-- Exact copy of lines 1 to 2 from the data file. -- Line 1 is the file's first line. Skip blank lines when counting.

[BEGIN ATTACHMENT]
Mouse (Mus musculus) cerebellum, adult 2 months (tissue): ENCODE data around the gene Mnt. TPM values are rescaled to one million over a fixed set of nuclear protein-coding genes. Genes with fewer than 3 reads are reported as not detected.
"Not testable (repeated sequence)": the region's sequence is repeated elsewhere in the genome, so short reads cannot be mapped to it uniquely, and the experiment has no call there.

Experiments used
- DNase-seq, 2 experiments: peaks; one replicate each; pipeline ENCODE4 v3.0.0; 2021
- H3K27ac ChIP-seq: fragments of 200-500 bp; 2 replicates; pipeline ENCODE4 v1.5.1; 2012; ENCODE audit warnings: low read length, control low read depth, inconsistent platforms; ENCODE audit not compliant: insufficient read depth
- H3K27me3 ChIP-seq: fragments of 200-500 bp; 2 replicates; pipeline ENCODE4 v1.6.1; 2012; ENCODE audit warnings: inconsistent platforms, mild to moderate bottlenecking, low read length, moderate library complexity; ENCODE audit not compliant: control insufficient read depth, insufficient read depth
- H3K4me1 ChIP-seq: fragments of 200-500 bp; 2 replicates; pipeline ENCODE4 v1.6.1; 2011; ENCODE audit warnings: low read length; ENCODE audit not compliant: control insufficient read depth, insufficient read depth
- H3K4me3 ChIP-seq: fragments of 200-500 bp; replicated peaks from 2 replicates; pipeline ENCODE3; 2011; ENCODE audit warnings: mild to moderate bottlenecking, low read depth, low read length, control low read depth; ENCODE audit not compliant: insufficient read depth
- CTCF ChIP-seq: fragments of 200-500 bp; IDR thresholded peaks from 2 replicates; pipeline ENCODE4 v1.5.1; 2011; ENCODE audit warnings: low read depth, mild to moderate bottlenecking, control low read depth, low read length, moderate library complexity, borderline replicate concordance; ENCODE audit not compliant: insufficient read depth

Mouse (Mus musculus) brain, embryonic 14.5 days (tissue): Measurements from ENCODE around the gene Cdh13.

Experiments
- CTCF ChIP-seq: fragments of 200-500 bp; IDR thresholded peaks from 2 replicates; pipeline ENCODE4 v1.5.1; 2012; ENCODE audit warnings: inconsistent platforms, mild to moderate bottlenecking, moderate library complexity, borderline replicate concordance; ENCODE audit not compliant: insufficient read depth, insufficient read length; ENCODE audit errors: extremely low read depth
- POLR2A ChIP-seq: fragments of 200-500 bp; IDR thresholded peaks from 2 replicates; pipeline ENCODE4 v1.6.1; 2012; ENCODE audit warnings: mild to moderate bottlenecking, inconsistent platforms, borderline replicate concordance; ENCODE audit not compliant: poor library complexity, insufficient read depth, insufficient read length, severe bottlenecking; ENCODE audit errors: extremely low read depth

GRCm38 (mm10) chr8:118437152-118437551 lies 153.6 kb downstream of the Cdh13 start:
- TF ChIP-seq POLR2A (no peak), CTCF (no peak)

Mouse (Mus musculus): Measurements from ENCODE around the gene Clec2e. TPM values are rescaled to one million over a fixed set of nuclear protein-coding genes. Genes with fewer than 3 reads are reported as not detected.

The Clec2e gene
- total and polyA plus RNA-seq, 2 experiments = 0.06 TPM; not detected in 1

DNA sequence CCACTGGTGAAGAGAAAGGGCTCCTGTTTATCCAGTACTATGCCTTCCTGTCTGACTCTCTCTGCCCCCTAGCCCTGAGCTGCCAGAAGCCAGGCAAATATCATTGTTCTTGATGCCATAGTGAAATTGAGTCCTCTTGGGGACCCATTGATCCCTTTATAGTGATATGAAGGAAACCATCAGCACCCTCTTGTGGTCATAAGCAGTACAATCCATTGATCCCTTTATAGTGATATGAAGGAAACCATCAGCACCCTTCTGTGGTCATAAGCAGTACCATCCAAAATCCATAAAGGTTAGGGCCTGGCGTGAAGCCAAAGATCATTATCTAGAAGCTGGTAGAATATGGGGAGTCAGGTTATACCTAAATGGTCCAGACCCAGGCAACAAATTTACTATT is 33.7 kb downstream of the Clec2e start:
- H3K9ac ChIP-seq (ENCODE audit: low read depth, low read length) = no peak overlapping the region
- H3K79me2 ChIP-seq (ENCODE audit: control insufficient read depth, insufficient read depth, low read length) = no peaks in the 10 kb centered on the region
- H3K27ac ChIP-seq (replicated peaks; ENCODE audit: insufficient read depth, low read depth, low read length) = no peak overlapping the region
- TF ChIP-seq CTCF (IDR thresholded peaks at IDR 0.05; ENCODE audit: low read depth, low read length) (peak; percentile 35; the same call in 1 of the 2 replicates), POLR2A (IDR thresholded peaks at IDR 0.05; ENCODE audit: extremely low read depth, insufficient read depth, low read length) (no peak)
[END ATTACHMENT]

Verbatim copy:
Mouse (Mus musculus) cerebellum, adult 2 months (tissue): ENCODE data around the gene Mnt. TPM values are rescaled to one million over a fixed set of nuclear protein-coding genes. Genes with fewer than 3 reads are reported as not detected.
"Not testable (repeated sequence)": the region's sequence is repeated elsewhere in the genome, so short reads cannot be mapped to it uniquely, and the experiment has no call there.